Legislation against white-collar crime in India

1. Companies Act, 2013

Section 447 of Companies Act,2013 provides the details regarding the punishment for fraud, also provides penalty ranging between the amount of fraud and up to thrice of the amount in fraud. The act also provides imprisonment from 6 months up to ten years and if the fraud is of public interest, then the minimum term of imprisonment would be three years.

2. Income Tax Act, 1961

According to section 37(1) of the Income Tax Act, 1960, no deduction or allowance can be made on any expenditure for any purpose which is an offence that is prohibited by law.

3. Indian Penal Code, 1860

Section 463 to section 474[1] provides about the white-collar crime such as tax avoidance, dark advertising, defilement and remuneration, storing, digital wrongdoings, cheating, fraud and so on.

4. Information Technology Act, 2005

The acts deal with the crimes related to the computer and technology. The act provides penalties in section 43 and 44[2] for the case of replicating of information, unauthorized data, assess, copied, infringe and so on.

5. Prevention of Corruption Act, 1988

This act criminalizes the following acts:

Taking of gratification by a public servant for an official act, taking of gratification by corrupt legal or for personal influence with a public servant

  1. Abetting in corruption
  2. Criminal misconduct by a public servant.

6. Negotiable Instrument Act, 1881

7. Prevention of Money Laundering Act, 2002

8. Essential Commodities Act, 1955

9. Imports and Exports control Act, 1947

10. The Industrial (Development and Regulation) Act, 1951

11. The Foreign Exchange (Regulation) Act, 1974

12. The Special Court (Trial of offences relation to Transactions in securities) Act, 1992[3]

13. The Central Vigilance Commission Act, 2003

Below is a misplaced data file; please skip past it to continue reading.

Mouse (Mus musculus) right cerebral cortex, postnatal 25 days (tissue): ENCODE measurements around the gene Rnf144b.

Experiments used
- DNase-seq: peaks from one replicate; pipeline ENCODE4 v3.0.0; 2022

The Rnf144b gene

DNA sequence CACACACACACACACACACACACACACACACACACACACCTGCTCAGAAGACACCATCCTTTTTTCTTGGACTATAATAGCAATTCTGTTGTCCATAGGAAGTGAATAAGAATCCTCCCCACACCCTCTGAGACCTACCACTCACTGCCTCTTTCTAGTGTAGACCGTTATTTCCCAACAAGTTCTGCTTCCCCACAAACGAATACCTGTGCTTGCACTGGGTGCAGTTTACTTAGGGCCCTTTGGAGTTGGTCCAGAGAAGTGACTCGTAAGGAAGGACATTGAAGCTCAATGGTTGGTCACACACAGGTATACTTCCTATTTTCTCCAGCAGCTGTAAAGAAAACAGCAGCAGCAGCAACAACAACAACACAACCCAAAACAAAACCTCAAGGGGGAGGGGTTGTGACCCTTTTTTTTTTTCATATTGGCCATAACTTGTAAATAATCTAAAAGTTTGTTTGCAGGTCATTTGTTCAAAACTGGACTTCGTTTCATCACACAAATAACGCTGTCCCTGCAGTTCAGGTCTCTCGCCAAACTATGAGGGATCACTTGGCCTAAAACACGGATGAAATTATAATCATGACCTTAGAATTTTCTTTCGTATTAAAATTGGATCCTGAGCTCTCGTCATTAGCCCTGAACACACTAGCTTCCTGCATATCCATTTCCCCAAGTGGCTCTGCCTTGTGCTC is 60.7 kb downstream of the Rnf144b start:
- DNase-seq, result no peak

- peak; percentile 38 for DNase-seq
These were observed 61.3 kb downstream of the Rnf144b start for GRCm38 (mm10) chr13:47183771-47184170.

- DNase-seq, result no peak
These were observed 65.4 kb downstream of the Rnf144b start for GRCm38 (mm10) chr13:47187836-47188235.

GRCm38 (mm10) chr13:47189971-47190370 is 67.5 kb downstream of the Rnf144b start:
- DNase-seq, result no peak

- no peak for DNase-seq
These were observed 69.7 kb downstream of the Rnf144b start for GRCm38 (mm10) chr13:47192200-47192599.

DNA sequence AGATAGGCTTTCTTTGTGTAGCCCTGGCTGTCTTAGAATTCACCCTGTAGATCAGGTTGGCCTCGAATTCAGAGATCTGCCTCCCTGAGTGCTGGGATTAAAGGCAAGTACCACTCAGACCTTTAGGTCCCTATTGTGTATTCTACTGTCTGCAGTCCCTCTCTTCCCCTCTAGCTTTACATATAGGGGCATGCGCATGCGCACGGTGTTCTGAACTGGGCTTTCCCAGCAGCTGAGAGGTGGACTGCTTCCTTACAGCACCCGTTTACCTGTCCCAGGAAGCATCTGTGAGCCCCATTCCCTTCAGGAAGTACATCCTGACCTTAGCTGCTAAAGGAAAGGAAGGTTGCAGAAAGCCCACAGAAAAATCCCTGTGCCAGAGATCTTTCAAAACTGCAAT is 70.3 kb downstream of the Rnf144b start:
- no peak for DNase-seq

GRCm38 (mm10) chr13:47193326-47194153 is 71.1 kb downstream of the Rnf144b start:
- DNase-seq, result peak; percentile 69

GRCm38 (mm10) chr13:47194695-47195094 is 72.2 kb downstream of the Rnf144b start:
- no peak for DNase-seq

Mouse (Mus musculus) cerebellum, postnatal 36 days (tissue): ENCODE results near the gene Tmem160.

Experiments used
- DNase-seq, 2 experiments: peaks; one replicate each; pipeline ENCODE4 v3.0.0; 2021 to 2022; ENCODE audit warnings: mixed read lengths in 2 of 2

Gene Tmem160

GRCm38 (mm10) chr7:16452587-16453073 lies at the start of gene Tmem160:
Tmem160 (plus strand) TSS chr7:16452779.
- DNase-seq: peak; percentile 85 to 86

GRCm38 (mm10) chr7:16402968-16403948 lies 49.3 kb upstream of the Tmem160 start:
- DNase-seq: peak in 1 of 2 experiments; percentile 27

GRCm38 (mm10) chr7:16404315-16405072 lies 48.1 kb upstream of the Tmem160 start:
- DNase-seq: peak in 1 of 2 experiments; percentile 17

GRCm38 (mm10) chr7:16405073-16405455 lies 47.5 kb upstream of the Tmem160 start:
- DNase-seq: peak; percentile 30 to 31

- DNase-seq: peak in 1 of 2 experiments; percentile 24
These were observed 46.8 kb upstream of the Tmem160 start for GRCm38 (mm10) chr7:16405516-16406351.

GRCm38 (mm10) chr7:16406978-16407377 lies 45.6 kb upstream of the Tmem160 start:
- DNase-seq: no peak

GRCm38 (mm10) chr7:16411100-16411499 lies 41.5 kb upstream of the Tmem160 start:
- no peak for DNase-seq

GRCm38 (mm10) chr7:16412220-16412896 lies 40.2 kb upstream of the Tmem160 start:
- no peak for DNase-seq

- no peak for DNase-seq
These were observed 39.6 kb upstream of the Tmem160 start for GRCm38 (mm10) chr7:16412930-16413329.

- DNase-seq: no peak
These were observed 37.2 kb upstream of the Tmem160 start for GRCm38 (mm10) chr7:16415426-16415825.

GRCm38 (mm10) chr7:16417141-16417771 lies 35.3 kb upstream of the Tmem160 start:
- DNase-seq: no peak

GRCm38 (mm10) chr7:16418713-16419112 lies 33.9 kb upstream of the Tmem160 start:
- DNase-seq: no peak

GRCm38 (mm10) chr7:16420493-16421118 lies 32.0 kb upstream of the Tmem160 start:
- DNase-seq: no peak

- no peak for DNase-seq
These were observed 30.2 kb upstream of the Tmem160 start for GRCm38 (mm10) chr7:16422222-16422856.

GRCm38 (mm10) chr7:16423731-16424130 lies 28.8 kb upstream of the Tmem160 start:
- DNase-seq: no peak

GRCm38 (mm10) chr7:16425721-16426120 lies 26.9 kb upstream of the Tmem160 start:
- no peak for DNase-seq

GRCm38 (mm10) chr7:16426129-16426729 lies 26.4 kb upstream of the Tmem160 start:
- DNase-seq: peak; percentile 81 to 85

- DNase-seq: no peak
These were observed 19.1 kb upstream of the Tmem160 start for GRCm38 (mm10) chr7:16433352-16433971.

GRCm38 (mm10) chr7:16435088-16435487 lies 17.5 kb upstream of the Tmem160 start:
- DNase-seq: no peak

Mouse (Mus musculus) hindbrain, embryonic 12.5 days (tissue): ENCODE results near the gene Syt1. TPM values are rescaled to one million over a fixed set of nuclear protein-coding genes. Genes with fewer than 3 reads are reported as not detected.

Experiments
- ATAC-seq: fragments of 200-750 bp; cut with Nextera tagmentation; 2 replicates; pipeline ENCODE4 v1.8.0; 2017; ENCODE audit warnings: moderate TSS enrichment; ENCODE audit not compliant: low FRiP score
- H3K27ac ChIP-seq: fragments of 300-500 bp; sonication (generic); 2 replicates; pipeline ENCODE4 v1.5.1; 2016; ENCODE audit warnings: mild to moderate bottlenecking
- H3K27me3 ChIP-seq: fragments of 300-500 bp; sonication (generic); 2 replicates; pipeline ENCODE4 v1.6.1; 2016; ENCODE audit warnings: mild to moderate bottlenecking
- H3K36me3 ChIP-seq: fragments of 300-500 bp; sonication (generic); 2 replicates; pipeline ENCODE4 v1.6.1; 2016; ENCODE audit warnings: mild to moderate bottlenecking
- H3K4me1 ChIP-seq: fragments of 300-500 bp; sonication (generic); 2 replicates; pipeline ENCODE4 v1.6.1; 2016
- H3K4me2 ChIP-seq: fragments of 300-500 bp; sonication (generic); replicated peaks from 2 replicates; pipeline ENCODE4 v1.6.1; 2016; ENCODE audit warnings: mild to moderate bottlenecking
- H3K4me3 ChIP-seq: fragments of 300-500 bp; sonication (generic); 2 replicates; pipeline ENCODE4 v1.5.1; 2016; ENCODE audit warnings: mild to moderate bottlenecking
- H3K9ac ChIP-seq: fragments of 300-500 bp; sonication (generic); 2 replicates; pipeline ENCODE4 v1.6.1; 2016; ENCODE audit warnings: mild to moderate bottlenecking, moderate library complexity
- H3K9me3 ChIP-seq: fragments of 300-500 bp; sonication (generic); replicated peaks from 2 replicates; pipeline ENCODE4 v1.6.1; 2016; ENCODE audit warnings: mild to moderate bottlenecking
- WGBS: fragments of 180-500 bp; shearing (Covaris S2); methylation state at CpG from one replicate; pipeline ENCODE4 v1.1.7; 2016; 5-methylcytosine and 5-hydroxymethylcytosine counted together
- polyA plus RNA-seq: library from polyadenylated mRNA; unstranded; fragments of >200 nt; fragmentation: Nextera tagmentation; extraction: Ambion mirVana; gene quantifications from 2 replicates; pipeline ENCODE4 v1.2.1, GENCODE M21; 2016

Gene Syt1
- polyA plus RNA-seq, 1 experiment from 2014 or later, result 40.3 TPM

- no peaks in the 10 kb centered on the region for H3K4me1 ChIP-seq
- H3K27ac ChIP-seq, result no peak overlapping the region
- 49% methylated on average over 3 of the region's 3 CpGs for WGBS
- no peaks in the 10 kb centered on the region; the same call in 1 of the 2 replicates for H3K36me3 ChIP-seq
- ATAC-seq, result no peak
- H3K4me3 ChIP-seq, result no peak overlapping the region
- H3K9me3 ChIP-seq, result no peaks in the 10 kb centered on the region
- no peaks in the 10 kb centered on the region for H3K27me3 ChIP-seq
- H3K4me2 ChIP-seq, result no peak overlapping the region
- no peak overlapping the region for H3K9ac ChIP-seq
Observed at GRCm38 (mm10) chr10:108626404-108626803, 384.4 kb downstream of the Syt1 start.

International legal frameworks against White collar crime

  1. United Nations Convention against Corruption

This anti-corruption convention covers corruption offences, such as domestic and foreign bribery, embezzlement, money laundering.

2. United Nations Convention against Transnational Organized Crime

This convention mandates the corruption and bribing of public officials as a criminal offence

3. The United States Foreign Corrupt Practices Act, 1977

This is a United States federal law which prohibits the US citizens and entities from bribing a foreign government official for their business interest.

4. Criminal Finances Act, 2017[4]

This act introduced some new offences relating to companies:

  • Failure to prevent the facilitation of UK tax evasion
  • Facilitation of foreign tax evasion.


White-collar crimes violate law and trust and create distrust within society. Such crimes cause harm to the economy of a country creating a negative impact on society. Such types of crimes are needed to be dealt with strictly as they vitiate the social fabric. Laws are needed to be followed strictly.

[1] Indian Penal Code, 1860

[2] Information Technology Act, 1860

[3] The Special Court (Trial of offences relation to transactions in securities) Act, 1992

[4] Act of United Kingdom

This article has been authored by Naveeta, Second Year, BA.LLB (Hons.), Student at Vivekananda Institute of Professional Studies (VIPS), Delhi.

Also Read – All About White Collar Crimes